The National Corn Growers Association has asked members of the U.S. House of Representatives to protect the focus of the National Plant Genome Research Program on crops that are “agronomically important” — plants grown to bring value back to the consumer and the taxpayer, as stated in the program’s original intent and mandate.
Pam Johnson, a farmer from Floyd, Iowa, and chairwoman of NCGA’s Research and Business Development Action Team, presented testimony to the House Commerce, Justice, Science, and Related Agencies Appropriations subcommittee and discussed the program’s successes, which led to the announcement in February of the completion of a draft sequence of the corn genome.
“This high-quality genetic map is a foundation and the first step in creating a robust pipeline of scientific knowledge and innovation on a pathway to application and crop improvement,” Johnson said.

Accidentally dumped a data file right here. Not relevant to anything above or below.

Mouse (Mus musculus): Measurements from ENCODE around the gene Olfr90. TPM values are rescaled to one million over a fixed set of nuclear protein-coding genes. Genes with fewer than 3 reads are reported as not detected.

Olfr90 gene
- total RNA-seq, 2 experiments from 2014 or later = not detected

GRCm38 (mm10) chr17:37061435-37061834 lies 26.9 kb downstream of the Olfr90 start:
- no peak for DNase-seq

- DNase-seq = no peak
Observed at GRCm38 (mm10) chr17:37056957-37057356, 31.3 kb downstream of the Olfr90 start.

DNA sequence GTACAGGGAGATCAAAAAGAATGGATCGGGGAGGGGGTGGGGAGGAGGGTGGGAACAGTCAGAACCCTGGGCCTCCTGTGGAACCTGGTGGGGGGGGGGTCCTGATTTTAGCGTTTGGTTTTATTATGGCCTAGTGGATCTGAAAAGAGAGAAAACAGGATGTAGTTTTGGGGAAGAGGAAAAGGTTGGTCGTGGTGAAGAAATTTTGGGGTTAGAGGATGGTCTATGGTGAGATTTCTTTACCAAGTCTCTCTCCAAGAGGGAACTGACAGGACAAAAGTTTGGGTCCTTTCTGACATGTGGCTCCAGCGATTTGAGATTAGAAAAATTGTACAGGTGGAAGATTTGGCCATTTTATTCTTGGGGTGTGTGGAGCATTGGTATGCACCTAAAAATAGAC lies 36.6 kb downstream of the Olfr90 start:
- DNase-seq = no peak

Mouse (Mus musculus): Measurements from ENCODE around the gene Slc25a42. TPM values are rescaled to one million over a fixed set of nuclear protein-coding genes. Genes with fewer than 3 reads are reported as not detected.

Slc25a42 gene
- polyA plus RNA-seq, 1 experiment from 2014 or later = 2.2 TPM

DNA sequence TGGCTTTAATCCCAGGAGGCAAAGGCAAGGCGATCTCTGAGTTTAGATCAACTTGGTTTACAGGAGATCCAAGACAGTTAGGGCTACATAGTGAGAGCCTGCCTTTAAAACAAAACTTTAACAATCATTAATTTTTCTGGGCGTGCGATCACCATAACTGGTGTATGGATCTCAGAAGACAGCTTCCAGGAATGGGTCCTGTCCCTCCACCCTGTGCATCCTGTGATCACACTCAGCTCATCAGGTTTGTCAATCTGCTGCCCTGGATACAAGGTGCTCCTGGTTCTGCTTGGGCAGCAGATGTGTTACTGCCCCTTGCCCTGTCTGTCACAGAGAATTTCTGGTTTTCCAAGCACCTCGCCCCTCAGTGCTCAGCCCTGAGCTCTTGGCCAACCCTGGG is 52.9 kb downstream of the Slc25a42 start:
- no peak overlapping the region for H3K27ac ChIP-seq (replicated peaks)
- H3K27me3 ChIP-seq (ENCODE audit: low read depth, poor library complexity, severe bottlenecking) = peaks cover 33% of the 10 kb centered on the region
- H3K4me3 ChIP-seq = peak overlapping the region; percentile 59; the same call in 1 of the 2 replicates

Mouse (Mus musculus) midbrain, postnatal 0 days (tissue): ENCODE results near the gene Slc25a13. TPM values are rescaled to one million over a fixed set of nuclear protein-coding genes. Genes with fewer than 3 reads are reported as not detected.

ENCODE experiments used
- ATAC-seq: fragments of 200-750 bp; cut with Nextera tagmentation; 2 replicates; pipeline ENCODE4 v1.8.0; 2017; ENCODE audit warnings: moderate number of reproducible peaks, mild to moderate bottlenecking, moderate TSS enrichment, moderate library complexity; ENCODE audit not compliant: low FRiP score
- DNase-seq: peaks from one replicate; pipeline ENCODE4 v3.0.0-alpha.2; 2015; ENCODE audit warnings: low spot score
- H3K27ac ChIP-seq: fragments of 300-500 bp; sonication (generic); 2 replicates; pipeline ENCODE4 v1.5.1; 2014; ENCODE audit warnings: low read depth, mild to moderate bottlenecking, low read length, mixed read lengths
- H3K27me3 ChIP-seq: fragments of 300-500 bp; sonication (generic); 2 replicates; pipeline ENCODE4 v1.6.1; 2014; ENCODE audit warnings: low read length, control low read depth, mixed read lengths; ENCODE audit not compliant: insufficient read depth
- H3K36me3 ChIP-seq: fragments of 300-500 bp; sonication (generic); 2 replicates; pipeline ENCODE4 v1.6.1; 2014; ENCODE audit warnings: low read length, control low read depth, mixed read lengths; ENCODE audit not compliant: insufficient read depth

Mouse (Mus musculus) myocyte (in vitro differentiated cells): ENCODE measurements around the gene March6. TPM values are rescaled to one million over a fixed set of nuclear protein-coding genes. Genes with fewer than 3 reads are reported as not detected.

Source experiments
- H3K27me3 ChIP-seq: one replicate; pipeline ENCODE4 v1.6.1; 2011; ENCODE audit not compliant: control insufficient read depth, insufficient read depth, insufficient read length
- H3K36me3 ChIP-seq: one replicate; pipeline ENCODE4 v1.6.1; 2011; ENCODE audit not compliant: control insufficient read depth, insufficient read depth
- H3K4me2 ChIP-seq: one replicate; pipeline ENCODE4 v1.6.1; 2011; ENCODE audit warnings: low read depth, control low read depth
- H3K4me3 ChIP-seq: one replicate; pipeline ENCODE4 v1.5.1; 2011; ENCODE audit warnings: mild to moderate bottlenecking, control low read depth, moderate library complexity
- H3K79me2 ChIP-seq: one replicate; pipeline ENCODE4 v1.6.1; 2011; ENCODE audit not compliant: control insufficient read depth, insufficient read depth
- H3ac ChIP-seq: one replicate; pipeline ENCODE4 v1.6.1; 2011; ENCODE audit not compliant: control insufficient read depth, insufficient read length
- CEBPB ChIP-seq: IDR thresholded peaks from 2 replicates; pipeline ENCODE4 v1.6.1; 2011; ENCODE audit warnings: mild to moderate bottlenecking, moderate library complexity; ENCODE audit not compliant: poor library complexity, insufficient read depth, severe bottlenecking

“Access to the information encoded in the corn genome will improve water and nitrogen efficiencies, help plants cope with challenges from disease, pests and adverse weather, and allow us to tailor the crops we grow to specific end users.”
Johnson said she fears efforts to shift the program within the budget structure of the National Science Foundation could lead to reduced funding for the program, and urged the subcommittee to include in the fiscal 2009 Science, State, Justice and Commerce appropriations bill, language that secures the $101.22 million National Plant Genome Initiative budget to be applied exclusively to species of economic importance, keeping in line with the original intent of the program.
She ended her testimony by saying this effort is especially critical at this time in history, when the growing global population looks to corn and other plants to meet demands for food, feed, fuel and fiber.